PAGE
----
What if I have a problem with the insurance agent or the company?
Call the Ohio Department of Insurance at 1-800-686-1526. The Department regulates agents and companies that are licensed to sell insurance in Ohio. The Department’s Consumer Services representatives can answer your insurance questions and investigate your complaints about an insurance company or agent.

 

What is Financial Responsibility?
In Ohio, it is illegal to drive any motor vehicle without insurance or other proof of financial responsibility (FR). It is also illegal for any motor vehicle owner to allow another person to drive the owner’s vehicle without FR proof. To comply with Ohio’s FR requirements, individuals must maintain insurance or get a bond. Both types of coverage are described on this tip sheet.

 

If I obtain insurance, what is required?
Ohio law requires the following for insurance coverage:

    If a person purchases automobile insurance, the state requires the person to purchase Bodily Injury Liability Coverage as well as Property Damage Liability Coverage.
    A motor vehicle liability insurance policy. Insurance cards are issued by an insurer to the policyholder for each motor vehicle insured under a motor vehicle liability insurance policy;
    A certificate of proof of financial responsibility on a form prescribed by the Ohio Bureau of Motor Vehicles (BMV).

 

If I purchase auto insurance to demonstrate Financial Responsibility, what are the minimum coverage requirements in Ohio?
In Ohio the required minimum for Bodily Injury Liability Coverage is $12,500 per person injured in any one accident and $25,000 for all persons injured in any one accident. The required minimum for Property Damage Liability Coverage is $7,500 for injury to or destruction of property of others in any one accident.

 

Why should I get more coverage than the minimum?
The value of your assets (what you may have to lose in the event you cause an accident) may help you determine the amount of coverage you should carry. Having additional coverage could protect you and your assets in the event of a serious accident. If you do not have adequate coverage, the law allows the victim to take any assets that you may have in order to cover the costs of any damages that occur.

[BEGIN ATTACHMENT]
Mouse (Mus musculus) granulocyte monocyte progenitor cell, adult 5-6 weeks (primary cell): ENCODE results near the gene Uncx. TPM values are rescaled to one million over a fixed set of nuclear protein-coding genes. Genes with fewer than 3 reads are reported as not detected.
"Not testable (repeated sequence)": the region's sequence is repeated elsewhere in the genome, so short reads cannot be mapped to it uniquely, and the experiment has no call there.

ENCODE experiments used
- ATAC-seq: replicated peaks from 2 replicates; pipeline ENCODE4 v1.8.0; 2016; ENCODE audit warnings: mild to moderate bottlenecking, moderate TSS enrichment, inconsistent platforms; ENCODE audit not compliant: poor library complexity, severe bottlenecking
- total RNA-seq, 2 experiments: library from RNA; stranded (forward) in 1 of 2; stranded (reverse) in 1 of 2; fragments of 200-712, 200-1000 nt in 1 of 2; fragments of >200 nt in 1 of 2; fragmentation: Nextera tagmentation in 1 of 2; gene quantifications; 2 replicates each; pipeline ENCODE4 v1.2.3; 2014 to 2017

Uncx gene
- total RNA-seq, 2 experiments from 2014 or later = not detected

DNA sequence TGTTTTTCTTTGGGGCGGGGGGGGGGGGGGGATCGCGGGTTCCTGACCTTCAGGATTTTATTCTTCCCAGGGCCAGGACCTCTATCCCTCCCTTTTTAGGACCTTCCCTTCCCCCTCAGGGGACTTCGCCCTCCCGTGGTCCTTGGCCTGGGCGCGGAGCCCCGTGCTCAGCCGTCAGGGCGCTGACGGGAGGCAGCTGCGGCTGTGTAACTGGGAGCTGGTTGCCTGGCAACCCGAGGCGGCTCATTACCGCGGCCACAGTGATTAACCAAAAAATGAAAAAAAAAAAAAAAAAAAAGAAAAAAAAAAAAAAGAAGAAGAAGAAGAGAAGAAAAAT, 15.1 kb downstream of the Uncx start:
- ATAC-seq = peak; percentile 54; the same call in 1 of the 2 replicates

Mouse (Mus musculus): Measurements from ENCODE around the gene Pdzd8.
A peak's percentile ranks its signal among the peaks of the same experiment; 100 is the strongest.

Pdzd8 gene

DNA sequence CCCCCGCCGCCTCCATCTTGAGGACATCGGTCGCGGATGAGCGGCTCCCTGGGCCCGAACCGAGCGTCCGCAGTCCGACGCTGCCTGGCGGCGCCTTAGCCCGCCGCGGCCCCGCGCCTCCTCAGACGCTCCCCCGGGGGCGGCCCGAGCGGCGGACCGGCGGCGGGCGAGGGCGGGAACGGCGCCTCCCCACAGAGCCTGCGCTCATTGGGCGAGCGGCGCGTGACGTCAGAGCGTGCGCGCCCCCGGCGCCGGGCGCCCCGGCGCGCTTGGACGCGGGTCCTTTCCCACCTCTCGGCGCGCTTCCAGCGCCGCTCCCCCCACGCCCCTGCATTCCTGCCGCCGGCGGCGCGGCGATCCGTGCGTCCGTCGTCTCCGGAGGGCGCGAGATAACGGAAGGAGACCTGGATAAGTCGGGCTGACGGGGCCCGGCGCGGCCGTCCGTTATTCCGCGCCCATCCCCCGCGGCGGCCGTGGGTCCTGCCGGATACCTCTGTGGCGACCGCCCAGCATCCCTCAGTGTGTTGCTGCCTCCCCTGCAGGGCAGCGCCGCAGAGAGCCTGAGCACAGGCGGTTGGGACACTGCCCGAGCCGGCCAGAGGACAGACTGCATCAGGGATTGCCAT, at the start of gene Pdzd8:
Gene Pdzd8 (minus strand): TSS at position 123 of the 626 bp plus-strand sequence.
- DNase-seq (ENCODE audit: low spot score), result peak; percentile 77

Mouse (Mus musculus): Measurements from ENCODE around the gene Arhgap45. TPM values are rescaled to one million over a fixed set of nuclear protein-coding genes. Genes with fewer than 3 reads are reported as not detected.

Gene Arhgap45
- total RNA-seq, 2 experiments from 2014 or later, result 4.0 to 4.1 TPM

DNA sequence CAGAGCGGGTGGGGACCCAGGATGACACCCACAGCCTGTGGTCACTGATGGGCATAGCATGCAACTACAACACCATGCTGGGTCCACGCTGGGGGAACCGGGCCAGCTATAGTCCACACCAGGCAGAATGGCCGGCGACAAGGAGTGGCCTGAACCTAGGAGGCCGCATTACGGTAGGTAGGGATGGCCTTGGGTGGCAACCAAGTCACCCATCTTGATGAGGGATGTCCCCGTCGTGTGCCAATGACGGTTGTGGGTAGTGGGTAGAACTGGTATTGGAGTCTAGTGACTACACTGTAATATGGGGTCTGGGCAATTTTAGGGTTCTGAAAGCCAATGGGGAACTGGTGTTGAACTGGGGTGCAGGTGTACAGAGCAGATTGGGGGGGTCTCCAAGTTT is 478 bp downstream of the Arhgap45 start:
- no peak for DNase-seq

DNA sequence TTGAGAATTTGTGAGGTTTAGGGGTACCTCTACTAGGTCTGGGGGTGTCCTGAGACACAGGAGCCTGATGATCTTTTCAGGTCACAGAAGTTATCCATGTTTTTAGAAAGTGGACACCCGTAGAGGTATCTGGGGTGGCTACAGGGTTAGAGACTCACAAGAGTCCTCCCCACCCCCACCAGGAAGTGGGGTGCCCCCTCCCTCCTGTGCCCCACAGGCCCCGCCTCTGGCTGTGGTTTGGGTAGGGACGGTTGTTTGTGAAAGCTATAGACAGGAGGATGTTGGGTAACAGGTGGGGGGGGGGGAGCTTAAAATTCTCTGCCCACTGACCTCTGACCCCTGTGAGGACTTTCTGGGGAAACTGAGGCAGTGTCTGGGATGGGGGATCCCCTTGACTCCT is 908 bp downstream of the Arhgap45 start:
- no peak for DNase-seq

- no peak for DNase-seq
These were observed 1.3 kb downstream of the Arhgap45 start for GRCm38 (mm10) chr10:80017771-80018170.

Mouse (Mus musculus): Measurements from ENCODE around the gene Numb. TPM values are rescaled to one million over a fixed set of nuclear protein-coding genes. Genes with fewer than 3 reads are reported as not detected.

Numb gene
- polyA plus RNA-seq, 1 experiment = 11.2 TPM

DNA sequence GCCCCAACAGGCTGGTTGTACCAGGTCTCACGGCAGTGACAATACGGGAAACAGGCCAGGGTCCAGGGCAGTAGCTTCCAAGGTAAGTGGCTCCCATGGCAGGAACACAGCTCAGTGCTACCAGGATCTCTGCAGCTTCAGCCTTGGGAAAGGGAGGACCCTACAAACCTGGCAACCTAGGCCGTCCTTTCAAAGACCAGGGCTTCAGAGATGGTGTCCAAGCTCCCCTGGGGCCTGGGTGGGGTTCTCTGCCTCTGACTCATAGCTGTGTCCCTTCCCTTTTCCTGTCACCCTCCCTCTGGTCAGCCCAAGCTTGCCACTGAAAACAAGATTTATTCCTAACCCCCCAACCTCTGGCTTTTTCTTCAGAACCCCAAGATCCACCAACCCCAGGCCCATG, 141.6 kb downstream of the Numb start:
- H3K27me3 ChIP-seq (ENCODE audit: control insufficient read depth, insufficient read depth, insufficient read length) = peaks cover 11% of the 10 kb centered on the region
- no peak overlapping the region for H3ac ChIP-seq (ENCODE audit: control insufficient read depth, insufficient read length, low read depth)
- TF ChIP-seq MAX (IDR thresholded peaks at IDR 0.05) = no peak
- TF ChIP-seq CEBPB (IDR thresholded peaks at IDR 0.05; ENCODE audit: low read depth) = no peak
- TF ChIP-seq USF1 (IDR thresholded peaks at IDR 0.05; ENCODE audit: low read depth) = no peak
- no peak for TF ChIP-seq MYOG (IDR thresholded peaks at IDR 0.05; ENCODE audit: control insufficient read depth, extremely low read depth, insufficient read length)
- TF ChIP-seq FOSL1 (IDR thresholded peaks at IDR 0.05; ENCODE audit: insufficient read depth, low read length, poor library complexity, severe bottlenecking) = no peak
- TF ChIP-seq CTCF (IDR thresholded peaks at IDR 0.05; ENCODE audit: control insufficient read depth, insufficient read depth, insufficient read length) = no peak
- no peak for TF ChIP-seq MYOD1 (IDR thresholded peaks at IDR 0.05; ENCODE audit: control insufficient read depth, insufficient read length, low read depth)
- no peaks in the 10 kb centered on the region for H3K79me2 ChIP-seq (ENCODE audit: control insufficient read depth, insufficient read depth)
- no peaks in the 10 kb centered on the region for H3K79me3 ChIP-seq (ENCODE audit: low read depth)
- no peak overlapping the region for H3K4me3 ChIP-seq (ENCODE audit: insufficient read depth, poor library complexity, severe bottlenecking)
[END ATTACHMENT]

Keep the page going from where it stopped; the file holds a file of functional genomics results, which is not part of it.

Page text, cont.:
What could happen to me if I get in an accident and only have minimum coverage?
Your insurance should cover you up to the amount of the policy limits. If the damage in the accident exceeds an amount greater than your policy limits, you would be held legally responsible to pay for any damages that your insurance does not cover, including medical costs, costs to repair any property damage and legal costs for any court proceedings that may take place because of the accident. To pay for the damages, your home, car and other assets could be taken away from you. Your present and future wages could be garnished. If your child was driving a car that was underinsured and was in an accident, they too would be held responsible for any damages and could face significant debt. You and your family could end up paying for one accident for the rest of your life!

 

I have very limited income and can only afford minimum coverage. What can I do?
Ohio has the 13th lowest auto insurance rates in the country. Call around to several different companies and get quotes from them. More than likely you will be able to find a company that can provide more than the minimum coverage for your budget.

 

If I want to get a bond or post collateral instead of purchasing insurance, what is required?
Ohio law allows for the following alternatives to automobile insurance:

    A certificate issued by the BMV, after proper application and approval, • indicating that money or government bonds in the amount of $30,000 is on deposit with the office of the Treasurer of the State of Ohio;
    A certificate of bond issued by the BMV, after proper application and approval, in the amount of $30,000 signed by two (2) individuals who own real estate having equity of at least $60,000;
    A certificate of self-insurance issued by the BMV, after proper application and approval, to those with more than 25 motor vehicles registered in their name or a company’s name;
    A $30,000 bond issued by an authorized surety or insurance company.